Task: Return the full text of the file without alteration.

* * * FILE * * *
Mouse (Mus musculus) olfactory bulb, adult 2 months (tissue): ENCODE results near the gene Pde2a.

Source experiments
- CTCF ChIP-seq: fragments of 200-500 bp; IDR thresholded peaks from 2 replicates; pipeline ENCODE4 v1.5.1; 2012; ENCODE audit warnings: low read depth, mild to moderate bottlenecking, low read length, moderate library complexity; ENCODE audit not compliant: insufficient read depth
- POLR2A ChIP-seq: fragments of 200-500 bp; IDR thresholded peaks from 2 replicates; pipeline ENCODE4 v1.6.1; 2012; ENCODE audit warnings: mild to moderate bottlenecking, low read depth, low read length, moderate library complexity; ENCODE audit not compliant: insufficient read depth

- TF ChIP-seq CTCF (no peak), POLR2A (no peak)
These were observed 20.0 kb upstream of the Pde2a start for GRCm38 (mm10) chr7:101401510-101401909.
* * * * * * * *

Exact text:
Mouse (Mus musculus) olfactory bulb, adult 2 months (tissue): ENCODE results near the gene Pde2a.

Source experiments
- CTCF ChIP-seq: fragments of 200-500 bp; IDR thresholded peaks from 2 replicates; pipeline ENCODE4 v1.5.1; 2012; ENCODE audit warnings: low read depth, mild to moderate bottlenecking, low read length, moderate library complexity; ENCODE audit not compliant: insufficient read depth
- POLR2A ChIP-seq: fragments of 200-500 bp; IDR thresholded peaks from 2 replicates; pipeline ENCODE4 v1.6.1; 2012; ENCODE audit warnings: mild to moderate bottlenecking, low read depth, low read length, moderate library complexity; ENCODE audit not compliant: insufficient read depth

- TF ChIP-seq CTCF (no peak), POLR2A (no peak)
These were observed 20.0 kb upstream of the Pde2a start for GRCm38 (mm10) chr7:101401510-101401909.